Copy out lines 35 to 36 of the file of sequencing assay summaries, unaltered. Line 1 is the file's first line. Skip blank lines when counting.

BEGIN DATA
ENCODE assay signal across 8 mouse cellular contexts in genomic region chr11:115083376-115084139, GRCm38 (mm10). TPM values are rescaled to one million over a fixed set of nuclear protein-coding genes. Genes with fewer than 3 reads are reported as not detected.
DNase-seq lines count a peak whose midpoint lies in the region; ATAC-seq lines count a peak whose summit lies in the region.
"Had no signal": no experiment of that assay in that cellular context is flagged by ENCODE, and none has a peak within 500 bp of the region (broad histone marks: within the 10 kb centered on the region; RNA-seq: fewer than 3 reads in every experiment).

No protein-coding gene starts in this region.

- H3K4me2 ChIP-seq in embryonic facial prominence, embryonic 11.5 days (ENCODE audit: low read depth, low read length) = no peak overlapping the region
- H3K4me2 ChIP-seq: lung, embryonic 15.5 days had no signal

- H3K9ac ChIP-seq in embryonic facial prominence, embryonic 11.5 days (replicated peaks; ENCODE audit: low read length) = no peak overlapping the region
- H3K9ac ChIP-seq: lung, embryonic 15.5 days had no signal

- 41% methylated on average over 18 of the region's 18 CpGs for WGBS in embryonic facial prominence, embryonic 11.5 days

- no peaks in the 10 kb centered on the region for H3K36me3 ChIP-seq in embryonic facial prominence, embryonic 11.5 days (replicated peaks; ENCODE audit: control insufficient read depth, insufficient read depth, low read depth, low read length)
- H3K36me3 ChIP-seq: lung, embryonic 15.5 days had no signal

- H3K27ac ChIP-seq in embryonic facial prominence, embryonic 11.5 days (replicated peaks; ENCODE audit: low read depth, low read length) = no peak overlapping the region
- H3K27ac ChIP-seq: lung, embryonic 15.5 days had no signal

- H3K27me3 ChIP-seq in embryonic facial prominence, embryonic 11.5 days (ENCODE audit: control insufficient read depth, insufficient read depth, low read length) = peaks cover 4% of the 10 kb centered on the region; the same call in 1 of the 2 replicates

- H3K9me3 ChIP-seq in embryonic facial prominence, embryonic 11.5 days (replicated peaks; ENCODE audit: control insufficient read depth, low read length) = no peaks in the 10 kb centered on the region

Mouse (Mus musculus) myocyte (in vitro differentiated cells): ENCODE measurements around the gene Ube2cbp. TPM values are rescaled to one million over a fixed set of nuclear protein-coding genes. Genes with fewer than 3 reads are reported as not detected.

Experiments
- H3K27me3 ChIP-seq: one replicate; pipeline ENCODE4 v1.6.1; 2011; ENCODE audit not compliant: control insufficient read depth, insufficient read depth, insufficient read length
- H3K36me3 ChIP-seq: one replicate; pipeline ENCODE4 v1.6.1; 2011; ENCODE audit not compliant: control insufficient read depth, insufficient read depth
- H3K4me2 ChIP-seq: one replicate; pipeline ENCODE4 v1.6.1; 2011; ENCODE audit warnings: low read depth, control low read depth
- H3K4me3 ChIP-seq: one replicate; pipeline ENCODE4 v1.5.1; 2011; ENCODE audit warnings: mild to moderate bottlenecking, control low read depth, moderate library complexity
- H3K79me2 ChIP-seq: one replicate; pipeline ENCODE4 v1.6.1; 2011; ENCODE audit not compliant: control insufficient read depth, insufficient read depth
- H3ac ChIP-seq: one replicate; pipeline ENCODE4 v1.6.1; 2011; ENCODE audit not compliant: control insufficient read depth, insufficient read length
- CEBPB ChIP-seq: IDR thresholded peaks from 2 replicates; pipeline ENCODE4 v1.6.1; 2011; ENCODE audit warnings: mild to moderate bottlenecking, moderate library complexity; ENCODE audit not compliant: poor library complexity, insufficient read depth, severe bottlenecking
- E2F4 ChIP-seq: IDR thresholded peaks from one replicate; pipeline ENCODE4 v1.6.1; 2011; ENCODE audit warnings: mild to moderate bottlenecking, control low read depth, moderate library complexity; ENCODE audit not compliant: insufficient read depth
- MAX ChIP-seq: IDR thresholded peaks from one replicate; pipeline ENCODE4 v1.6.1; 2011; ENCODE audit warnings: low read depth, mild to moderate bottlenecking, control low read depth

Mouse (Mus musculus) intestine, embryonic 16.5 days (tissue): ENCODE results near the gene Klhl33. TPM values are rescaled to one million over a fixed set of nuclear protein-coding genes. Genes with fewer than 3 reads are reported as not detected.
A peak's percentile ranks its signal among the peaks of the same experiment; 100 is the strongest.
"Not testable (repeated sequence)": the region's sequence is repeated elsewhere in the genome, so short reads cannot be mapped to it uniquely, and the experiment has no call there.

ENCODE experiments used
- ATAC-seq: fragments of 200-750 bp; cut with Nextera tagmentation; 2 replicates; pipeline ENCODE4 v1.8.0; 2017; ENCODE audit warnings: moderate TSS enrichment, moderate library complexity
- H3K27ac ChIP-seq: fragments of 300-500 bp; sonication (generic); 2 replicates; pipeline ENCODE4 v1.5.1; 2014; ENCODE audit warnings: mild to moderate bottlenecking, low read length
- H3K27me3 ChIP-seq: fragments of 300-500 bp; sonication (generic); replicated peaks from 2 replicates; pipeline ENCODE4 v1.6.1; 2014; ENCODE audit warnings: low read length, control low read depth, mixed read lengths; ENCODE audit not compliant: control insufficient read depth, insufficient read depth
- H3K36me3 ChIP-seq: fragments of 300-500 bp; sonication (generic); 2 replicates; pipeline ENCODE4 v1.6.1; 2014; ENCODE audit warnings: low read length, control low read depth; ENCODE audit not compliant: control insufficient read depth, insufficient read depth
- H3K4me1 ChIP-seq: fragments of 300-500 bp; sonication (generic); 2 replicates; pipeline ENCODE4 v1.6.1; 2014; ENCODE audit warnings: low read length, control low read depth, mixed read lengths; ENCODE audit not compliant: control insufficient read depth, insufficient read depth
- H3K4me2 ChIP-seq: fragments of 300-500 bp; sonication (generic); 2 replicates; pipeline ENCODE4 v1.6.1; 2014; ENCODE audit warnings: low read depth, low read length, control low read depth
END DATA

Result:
- H3K4me1 ChIP-seq: fragments of 300-500 bp; sonication (generic); 2 replicates; pipeline ENCODE4 v1.6.1; 2014; ENCODE audit warnings: low read length, control low read depth, mixed read lengths; ENCODE audit not compliant: control insufficient read depth, insufficient read depth
- H3K4me2 ChIP-seq: fragments of 300-500 bp; sonication (generic); 2 replicates; pipeline ENCODE4 v1.6.1; 2014; ENCODE audit warnings: low read depth, low read length, control low read depth